George Gibson Earning Online Master’s Degree From Two Continents

It’s been quite a six-month stretch for George Gibson.

The Boston native moved to China to teach music at a school right after he enrolled in the online Master of Education in Curriculum and Teaching (Non-Licensure) program at Fitchburg State University in August 2019.

“I came home for vacation in January, but my return [to China] was interrupted by the coronavirus (COVID-19),” he said. “I am back in Boston and substitute teaching, so I am visiting a lot of different schools a day. That ties in nicely with my online classes.”

Gibson has a two-year contract to teach at Hurtwood House in China. The Qingdao campus of the private British school opened in 2018. Hurtwood House also has campuses in Ningbo, Shanghai and Beijing.

“Right now, we are on hiatus,” he said. “I’m not sure when I am going back to China. It’s been very different. I like foreign languages. International schools are a viable means of travel. I am studying Mandarin, which is extremely hard.”

The flexibility of the online format is helping Gibson navigate the uncertainty of his situation without missing a beat.

“It has been manageable,” he said. “I do one course at a time. I am very happy with the program. Even being in an online situation, I am learning a lot and have plenty of support from the university.

“I taught in Boston Public Schools for a while. I love teaching, but it’s hard to stop working to attend master’s program. This program fits my schedule.”

Striking a Chord

Gibson has been playing music for most of his life. He graduated with a bachelor’s degree from Berklee College of Music in Boston in 2012.

“I started out teaching drum lessons,” he said. “I liked that I could pass something on that I was excited about to someone who was also excited about it. That’s cool.”

When Gibson was considering a return to higher education, a Fitchburg State representative came to the school where he was teaching to talk about the online programs.

“I also talked to some other teachers who had done the program or were going to do it,” he said. “Initially, I looked at another master’s degree program at a for-profit private school. It turned out that the program wasn’t fully accredited.

“The program at Fitchburg State seemed very real and manageable. It also seemed like it would help me achieve my goals.”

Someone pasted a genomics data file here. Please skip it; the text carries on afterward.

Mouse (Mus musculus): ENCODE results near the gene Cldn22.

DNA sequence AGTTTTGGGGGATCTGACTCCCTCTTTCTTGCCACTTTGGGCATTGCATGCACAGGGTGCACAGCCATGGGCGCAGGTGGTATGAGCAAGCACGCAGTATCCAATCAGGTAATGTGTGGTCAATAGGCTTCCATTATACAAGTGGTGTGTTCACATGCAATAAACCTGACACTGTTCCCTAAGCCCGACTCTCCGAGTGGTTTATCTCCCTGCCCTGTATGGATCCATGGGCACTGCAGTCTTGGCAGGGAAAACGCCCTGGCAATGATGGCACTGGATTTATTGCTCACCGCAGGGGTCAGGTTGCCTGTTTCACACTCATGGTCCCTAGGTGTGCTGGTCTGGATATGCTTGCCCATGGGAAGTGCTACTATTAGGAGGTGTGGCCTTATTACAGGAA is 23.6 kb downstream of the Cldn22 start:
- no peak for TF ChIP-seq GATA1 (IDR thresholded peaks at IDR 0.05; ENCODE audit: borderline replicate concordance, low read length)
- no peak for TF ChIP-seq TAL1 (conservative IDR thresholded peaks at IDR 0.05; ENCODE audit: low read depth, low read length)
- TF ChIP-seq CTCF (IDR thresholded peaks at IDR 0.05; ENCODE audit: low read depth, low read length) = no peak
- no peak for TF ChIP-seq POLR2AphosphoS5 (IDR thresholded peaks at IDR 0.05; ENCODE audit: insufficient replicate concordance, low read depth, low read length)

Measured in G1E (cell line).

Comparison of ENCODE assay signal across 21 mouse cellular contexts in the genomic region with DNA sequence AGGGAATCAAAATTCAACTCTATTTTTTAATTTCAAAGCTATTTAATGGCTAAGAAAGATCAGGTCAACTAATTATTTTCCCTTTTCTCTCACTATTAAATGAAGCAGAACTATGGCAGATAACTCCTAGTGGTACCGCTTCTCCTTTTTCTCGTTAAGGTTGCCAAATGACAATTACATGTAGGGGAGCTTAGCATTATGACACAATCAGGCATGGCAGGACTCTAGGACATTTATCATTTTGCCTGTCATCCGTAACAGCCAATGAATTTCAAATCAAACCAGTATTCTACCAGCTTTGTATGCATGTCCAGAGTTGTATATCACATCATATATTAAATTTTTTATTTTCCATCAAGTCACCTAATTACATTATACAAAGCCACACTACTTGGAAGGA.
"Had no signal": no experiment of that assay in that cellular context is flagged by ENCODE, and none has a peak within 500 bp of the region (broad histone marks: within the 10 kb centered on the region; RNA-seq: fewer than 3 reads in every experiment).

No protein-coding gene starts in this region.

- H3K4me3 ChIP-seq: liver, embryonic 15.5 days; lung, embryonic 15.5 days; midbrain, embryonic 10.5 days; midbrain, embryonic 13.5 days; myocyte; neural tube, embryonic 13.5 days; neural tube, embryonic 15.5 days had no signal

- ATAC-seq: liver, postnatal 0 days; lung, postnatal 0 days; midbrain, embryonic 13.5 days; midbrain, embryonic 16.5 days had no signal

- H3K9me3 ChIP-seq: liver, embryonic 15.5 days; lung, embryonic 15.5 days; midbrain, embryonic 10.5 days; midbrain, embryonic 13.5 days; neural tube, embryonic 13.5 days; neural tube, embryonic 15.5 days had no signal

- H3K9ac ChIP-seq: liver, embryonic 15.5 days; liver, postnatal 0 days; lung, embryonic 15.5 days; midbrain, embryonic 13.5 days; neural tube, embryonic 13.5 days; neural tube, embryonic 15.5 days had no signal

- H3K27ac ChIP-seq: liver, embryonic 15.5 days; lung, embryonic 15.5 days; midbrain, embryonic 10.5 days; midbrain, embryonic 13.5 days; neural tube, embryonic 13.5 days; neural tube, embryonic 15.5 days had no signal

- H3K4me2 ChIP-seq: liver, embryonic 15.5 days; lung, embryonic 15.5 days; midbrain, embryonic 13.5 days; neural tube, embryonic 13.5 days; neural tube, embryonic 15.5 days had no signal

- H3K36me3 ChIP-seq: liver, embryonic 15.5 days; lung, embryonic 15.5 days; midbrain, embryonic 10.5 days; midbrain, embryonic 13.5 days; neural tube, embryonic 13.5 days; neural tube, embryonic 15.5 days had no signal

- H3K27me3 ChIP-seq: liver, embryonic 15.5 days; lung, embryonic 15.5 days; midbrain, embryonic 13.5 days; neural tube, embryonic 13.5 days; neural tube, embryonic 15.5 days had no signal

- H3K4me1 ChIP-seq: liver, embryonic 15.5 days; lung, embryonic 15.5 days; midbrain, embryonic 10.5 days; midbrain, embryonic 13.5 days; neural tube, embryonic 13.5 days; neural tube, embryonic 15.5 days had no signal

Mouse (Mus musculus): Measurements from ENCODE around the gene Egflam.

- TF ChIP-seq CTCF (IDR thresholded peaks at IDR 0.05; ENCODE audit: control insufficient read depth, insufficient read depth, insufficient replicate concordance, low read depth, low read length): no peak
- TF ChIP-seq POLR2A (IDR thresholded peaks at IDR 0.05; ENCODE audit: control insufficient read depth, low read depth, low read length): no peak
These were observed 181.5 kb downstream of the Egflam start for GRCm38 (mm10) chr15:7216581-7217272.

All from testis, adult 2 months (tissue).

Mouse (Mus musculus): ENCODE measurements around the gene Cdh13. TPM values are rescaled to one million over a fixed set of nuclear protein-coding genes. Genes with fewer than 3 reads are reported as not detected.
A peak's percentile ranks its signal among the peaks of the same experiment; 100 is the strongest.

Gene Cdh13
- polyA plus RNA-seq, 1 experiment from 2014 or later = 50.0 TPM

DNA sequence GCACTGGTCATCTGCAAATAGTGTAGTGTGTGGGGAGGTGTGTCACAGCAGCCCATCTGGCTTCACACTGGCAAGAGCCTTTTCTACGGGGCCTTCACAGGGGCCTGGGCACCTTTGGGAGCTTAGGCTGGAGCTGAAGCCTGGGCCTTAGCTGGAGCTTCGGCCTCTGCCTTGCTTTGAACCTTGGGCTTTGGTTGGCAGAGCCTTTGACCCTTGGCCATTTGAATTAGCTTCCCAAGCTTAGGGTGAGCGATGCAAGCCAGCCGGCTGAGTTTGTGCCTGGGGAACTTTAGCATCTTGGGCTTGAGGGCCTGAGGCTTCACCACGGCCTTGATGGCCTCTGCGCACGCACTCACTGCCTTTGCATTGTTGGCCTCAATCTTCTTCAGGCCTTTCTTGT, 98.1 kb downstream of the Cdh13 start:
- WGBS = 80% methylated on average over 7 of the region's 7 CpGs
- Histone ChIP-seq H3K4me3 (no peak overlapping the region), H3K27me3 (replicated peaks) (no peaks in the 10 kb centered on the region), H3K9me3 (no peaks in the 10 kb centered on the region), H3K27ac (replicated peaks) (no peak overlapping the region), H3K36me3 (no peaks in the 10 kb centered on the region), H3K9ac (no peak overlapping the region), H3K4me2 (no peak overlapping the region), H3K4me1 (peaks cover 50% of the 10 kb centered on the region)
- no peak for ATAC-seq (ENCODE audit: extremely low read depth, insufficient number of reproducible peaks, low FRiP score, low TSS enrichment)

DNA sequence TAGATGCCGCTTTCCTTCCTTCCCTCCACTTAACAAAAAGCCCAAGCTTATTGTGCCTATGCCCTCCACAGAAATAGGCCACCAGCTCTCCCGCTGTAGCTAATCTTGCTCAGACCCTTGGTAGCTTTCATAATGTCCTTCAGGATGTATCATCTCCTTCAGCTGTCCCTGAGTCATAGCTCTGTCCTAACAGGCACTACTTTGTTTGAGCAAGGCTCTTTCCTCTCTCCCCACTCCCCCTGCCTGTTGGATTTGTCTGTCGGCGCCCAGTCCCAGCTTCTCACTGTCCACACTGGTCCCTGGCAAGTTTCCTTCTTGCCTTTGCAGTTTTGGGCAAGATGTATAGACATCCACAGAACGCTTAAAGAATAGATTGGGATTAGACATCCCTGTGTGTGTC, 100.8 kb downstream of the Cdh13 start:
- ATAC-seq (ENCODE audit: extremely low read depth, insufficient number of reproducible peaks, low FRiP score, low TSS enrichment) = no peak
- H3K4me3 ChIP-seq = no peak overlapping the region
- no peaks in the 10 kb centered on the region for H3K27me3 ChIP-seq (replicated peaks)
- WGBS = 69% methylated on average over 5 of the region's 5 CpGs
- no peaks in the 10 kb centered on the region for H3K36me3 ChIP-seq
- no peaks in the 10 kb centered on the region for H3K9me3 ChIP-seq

Even though Gibson moved to China and started a new job, he had no trouble navigating the online format from across the globe.

“I had not done any online courses before, but I acclimated to it quickly,” he said. “I always get good feedback quickly. It’s been nice. The online program has been helpful.”

So far, EDUC 7610: Curriculum and Assessment for Teachers is Gibson’s favorite course in the online M.Ed. in Curriculum and Teaching program.

“That course focused on the unit-plan level of planning,” he said. “I got a lot out of it. As a music teacher, I have to write most of my own curriculum, so that course was especially beneficial.”

Pitch Perfect

Whether Gibson remains in Beantown or returns to China in the foreseeable future, he continues to work toward a December 2021 graduation date at Fitchburg State.

“I will be the first person in my immediate family to get a master’s degree, so I will be the most educated person in the family,” he said. “They are all excited for me.”

After the first six months of being back in college, Gibson believes that time management is the key to success in the online M.Ed. in Curriculum and Teaching program.

“There is a lot of reading involved in the program,” he said. “Because you are not physically in class, you have to make sure to set aside time to complete the work or it will catch up with you.”

Although being in limbo is not ideal, Gibson is enjoying the bonus of being back home for a spell.

“I am in a few different bands,” he said. “I play in rock and jazz bands. I also play solo and sing and play piano. Being back in Boston for an extended amount of time, I was immediately able to get some performance opportunities.”

Once Gibson completes the degree program and his two-year commitment to Hurtwood House, he hopes to move into a leadership role and utilize his experience and education.

“I want to be a leader of some sort in a school — a department head or a teacher coach,” he said. “I believe having this degree will help create some opportunities for me down the road. So far, I have definitely got good value out of it.”

Learn more about the Fitchburg State online M.Ed. in Curriculum and Teaching (Non-Licensure) program.

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